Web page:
Jan. 6 committee subpoenas social networks after 'inadequate' responses

The committee wants more information from Twitter, Reddit and the parent companies of Google and Facebook about what role they played in last year's deadly Capitol Hill attack.

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Queenie Wong was a senior writer for CNET News, focusing on social media companies including Facebook's parent company Meta, Twitter and TikTok. Before joining CNET, she worked for The Mercury News in San Jose and the Statesman Journal in Salem, Oregon. A native of Southern California, she took her first journalism class in middle school.
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Queenie Wong
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Facebook, Twitter and Google are reckoning with their role in the spread of misinformation. 

Brett Pearce/CNET

The House committee investigating the deadly Jan. 6 Capitol Hill riot said Thursday that it subpoenaed Reddit , Twitter and the parent companies of Facebook and Google after receiving "inadequate responses" from the tech giants. 

In August, the Select Committee asked 15 platforms for records "related to the spread of misinformation, efforts to overturn the 2020 election or prevent the certification of the results, domestic violent extremism, and foreign influence in the 2020 election." The committee is also looking at what steps social networks took to prevent their platforms from being "breeding grounds" for radicalization. 

"It's disappointing that after months of engagement, we still do not have the documents and information necessary to answer those basic questions," committee Chairman Bennie Thompson, a Mississippi Democrat, said in a statement.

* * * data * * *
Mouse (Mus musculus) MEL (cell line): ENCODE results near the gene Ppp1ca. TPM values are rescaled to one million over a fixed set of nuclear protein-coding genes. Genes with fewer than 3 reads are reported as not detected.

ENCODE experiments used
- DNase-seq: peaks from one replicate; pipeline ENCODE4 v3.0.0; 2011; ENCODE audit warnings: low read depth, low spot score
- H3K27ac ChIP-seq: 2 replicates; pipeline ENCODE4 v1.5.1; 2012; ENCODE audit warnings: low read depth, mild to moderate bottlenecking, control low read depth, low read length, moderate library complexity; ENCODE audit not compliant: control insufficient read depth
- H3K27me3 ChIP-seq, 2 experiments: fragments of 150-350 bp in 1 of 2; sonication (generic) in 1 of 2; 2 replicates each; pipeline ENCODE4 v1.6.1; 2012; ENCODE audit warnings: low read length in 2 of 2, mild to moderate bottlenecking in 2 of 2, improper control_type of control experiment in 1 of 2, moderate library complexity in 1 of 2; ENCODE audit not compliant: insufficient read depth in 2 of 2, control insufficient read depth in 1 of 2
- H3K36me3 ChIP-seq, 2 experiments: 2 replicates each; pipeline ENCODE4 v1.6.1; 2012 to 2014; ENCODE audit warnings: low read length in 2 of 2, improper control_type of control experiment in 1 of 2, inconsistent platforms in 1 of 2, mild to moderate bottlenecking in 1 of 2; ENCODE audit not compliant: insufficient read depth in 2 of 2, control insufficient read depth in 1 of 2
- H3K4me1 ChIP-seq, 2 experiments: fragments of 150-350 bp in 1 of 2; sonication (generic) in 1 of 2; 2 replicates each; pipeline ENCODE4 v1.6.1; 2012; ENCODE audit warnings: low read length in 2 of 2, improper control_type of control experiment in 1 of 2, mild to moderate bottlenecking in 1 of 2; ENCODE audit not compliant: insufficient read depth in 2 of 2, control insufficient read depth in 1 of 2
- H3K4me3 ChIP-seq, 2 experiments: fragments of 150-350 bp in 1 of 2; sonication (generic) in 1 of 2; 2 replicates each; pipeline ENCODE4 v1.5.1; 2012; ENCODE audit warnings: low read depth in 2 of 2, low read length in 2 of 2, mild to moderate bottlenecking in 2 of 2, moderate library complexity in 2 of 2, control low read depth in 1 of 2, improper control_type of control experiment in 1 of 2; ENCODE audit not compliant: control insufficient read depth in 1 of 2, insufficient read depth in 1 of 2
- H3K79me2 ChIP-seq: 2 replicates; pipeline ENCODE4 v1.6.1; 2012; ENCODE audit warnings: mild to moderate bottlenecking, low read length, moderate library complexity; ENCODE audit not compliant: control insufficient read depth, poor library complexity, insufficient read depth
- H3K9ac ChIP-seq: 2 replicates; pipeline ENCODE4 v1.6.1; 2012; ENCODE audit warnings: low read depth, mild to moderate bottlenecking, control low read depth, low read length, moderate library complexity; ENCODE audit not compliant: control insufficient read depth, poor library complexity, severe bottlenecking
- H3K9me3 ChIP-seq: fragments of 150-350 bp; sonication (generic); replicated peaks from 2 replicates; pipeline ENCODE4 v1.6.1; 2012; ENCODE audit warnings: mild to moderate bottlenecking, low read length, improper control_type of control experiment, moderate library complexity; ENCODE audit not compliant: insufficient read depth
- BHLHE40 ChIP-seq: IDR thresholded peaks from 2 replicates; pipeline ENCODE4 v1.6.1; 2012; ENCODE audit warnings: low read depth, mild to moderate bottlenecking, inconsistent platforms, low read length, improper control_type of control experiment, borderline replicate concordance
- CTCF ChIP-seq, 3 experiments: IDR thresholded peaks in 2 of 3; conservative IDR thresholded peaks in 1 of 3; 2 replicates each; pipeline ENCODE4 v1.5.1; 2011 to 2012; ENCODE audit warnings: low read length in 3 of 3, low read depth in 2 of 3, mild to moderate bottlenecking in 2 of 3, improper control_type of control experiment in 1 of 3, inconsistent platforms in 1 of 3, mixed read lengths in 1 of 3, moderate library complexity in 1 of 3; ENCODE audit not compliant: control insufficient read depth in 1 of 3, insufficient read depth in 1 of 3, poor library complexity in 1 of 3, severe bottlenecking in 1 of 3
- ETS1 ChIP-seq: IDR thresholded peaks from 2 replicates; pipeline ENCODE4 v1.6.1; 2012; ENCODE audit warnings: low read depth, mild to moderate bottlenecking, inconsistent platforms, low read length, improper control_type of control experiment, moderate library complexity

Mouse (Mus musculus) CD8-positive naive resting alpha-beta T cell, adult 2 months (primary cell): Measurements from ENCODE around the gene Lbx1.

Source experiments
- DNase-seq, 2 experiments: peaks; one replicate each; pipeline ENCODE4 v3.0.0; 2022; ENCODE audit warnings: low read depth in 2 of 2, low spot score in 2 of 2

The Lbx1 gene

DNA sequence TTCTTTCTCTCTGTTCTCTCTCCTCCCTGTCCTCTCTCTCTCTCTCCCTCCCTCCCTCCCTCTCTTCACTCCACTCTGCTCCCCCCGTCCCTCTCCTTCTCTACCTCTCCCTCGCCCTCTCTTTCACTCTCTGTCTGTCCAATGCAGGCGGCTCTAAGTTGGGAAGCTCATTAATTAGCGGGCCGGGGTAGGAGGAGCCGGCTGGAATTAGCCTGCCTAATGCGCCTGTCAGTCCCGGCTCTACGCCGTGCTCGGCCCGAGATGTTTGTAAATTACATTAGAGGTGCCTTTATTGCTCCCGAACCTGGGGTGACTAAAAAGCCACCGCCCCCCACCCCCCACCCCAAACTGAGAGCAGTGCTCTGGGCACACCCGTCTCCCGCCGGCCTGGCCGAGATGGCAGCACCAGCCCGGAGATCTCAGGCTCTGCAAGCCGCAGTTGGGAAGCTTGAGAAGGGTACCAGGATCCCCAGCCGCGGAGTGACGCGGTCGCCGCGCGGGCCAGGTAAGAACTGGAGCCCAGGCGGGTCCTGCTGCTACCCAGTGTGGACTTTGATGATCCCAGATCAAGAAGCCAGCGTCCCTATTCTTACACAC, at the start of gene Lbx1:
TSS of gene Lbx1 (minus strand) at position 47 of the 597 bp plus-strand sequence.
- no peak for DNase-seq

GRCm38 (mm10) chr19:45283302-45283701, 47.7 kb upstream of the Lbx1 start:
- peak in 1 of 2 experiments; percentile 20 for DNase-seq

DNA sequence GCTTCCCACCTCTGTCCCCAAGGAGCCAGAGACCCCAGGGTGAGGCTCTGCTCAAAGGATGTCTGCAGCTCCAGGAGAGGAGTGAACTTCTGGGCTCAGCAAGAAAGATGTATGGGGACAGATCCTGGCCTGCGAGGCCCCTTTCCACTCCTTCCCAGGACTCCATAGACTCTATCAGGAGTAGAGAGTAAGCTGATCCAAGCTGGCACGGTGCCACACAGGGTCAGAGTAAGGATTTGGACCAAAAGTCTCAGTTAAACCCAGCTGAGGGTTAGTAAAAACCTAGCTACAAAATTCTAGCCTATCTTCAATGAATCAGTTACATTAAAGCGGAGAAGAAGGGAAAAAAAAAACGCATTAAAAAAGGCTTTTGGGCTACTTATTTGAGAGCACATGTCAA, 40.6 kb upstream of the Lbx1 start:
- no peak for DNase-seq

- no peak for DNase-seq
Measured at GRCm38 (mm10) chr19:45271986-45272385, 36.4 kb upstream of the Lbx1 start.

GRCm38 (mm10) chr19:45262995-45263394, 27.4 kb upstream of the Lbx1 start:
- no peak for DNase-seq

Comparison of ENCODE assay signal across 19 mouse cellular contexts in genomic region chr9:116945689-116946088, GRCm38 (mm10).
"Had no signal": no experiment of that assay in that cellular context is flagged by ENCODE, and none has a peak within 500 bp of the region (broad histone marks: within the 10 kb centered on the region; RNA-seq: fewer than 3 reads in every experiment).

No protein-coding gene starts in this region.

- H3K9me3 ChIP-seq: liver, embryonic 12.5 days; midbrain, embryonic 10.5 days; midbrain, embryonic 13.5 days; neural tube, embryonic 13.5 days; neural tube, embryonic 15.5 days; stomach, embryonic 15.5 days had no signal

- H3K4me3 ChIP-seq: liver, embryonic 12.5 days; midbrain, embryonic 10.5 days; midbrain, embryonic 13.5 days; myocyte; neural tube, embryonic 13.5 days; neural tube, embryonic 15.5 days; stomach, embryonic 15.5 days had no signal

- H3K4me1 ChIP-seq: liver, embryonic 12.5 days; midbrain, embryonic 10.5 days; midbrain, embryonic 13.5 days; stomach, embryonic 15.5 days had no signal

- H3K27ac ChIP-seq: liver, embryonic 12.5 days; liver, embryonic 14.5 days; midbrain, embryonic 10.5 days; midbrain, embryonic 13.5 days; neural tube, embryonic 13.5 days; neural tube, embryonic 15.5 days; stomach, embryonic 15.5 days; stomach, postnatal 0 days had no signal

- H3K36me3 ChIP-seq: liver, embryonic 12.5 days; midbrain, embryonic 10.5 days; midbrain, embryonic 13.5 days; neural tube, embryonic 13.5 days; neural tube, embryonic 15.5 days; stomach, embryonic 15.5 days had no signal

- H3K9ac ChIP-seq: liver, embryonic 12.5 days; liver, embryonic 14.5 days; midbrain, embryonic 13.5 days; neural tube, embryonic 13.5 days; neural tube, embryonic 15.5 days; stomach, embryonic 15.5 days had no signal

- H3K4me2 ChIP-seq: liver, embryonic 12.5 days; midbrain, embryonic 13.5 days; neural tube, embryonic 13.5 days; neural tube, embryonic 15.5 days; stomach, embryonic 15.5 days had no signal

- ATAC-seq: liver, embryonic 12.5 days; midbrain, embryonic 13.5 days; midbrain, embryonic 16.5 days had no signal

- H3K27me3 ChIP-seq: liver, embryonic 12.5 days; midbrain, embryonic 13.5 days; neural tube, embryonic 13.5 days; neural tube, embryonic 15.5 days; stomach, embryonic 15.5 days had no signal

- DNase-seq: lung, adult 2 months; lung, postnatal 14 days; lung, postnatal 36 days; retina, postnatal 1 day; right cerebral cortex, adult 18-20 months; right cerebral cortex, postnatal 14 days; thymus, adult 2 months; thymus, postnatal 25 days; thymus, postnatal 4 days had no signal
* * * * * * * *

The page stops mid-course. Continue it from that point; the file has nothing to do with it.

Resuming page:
In a letter to Facebook's parent company, Meta, Thompson cited news reports about how people used Meta's platforms to spread misinformation, conspiracy theories, hate speech and violence before Jan. 6, along with documents provided by former Facebook product manager turned whistleblower Frances Haugen.

Facebook has downplayed its role in the Jan. 6 attack and CEO Mark Zuckerberg told US lawmakers in March he thinks "the responsibility here lies with the people who took the actions to break the law and do the insurrection."

Last week, an investigation by ProPublica and The Washington Post found evidence that Facebook played a "critical role in spreading lies that fomented the violence of Jan. 6." At least 650,000 posts in Facebook groups attacked the legitimacy of Joe Biden's presidential victory over Donald Trump, and many called for political violence, the news outlets reported. Trump has a rally scheduled for Saturday in Arizona.

A Reddit spokesperson said the company "received the subpoena and will continue to work with the committee on their requests." A Meta spokesman said the social network has "produced documents to the committee on a schedule committee staff requested" and "will continue to do so." A spokesperson for Google's parent company, Alphabet, said it's "actively cooperating with the Select Committee since they started their investigation, responding substantively to their requests for documents, and are committed to working with Congress through this process." Twitter declined to comment.